Many, but not all, nonprofits are getting some lift from that rising tide. A survey by the Nonprofit Research Collaborative found that 42% of nonprofits said they received more corporate funding in 2012 than in 2011.


Converging trends, however, are shaping how such funds will be allocated in the future. Most notable is pressure from customers and employees for companies to become better corporate citizens. At the same time, business-oriented thinking is coming to bear on philanthropy, including “impact investment” approaches, leveraging non-cash assets, more strategic planning and a desire to align charity and corporate missions.


These changes are spawning new expectations for nonprofits – but also revealing new resources for them to tap. Here are six trends to understand to successfully engage corporate donors.


1. It’s not charity; it’s corporate strategy. Corporate philanthropy has had a reputation – sometimes deserved – of being diffuse and reactionary. Today companies are applying the same kind of strategic focus to philanthropic decisions that they do to the rest of the business. A mission statement and declaration of values, usually tied to a broader corporate social responsibility (CSR) framework, keep corporate giving on track. Executives in corporate philanthropy are becoming more proactive about advancing specific goals. Nonprofit groups that grasp and take advantage of this framework will have a head start on finding corporate partners for their work.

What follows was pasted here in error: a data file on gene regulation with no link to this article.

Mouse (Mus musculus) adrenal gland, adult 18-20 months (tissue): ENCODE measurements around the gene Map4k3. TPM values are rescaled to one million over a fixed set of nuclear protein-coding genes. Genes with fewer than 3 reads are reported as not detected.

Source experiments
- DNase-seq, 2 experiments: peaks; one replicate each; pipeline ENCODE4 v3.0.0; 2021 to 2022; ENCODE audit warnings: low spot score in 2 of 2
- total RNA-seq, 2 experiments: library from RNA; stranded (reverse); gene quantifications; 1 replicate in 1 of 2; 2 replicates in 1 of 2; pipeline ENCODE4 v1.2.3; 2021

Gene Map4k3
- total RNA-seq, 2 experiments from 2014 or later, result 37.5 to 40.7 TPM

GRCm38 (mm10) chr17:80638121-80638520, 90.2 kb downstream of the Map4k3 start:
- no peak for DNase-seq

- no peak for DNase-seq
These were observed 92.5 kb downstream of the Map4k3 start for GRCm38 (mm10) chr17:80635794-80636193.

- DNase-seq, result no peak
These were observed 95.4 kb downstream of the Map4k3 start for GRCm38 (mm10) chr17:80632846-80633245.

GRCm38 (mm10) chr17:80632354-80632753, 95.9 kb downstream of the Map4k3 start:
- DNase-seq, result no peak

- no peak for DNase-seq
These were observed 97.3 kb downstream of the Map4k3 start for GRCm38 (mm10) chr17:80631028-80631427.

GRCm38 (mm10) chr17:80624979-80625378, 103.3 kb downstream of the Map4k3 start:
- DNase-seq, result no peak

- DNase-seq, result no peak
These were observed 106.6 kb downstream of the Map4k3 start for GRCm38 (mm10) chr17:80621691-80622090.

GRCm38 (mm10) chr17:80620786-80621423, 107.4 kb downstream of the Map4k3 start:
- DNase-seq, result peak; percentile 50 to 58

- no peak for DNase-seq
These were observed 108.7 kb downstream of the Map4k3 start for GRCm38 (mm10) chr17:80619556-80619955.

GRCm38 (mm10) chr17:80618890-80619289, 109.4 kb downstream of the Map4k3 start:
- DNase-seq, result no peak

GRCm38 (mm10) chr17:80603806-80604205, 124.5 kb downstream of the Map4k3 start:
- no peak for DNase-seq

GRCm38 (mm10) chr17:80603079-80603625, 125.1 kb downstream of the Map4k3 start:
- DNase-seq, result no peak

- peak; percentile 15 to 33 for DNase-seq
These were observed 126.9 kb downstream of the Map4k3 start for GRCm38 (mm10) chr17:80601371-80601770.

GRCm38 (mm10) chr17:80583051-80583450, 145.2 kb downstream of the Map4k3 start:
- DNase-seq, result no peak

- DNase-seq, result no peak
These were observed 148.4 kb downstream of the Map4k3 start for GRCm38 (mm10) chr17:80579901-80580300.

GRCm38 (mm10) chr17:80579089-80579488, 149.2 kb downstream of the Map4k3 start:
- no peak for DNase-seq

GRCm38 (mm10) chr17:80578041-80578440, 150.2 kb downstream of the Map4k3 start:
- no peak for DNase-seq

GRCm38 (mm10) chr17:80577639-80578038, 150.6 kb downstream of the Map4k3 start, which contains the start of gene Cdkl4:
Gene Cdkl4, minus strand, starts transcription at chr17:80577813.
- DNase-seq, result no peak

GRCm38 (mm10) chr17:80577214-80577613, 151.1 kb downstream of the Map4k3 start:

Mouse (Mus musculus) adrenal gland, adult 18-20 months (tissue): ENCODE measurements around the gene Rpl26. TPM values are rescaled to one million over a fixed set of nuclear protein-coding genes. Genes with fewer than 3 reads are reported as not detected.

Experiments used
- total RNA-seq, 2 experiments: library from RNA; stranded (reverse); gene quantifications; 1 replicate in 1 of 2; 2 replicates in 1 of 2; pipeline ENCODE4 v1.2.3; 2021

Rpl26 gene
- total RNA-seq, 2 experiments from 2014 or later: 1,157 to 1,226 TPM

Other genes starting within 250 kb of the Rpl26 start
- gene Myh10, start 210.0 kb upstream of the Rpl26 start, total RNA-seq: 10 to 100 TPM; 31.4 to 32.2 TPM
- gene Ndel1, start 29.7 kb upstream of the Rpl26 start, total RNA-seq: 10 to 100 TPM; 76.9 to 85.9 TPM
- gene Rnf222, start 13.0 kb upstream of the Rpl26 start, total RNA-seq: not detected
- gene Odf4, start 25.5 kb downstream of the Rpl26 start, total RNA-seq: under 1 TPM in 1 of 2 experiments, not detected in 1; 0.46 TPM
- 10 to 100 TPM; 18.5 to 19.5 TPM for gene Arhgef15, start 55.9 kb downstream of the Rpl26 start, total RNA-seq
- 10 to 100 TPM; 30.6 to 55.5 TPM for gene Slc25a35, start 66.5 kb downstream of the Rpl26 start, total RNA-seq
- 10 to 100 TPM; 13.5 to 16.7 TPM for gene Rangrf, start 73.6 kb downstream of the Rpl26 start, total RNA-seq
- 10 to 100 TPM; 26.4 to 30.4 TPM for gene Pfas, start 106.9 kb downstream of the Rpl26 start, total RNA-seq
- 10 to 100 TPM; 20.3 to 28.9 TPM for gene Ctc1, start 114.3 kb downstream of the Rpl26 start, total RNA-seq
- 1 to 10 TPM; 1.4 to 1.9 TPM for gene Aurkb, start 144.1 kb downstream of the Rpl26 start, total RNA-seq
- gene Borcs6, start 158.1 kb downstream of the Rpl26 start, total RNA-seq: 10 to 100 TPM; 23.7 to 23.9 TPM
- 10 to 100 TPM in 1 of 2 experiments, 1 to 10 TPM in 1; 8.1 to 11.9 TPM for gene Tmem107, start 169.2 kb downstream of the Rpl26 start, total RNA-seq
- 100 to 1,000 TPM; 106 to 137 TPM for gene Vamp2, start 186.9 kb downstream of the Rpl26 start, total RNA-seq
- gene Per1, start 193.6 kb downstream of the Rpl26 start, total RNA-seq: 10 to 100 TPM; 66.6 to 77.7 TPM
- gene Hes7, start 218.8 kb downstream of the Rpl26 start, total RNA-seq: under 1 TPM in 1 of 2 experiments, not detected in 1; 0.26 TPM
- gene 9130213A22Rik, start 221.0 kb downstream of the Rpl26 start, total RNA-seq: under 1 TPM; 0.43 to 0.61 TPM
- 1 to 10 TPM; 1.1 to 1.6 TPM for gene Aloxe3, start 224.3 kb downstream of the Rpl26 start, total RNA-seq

2. The ROI mindset. Multiple movements have grown up around the idea that businesses can do good while doing well, such as social entrepreneurship, impact investing and the B Corps. These, too, are influencing corporate philanthropy. The concepts of “gifts” or “grants” is being supplanted by the idea of “social investments,” and by extension, companies are beginning to apply a return on investment (ROI) mentality to their philanthropic decisions.


In response, nonprofits are striving to develop new metrics that spell out the “return.” It is a significant departure for some organizations to go from measuring need to measuring outputs, outcomes, and impact. But it’s an important step to take. Such reporting reassures corporate donors that their nonprofit partner knows what success looks like and how to build on it. It also helps them understand – and communicate to internal and external stakeholders- how their donations are making a difference in the world.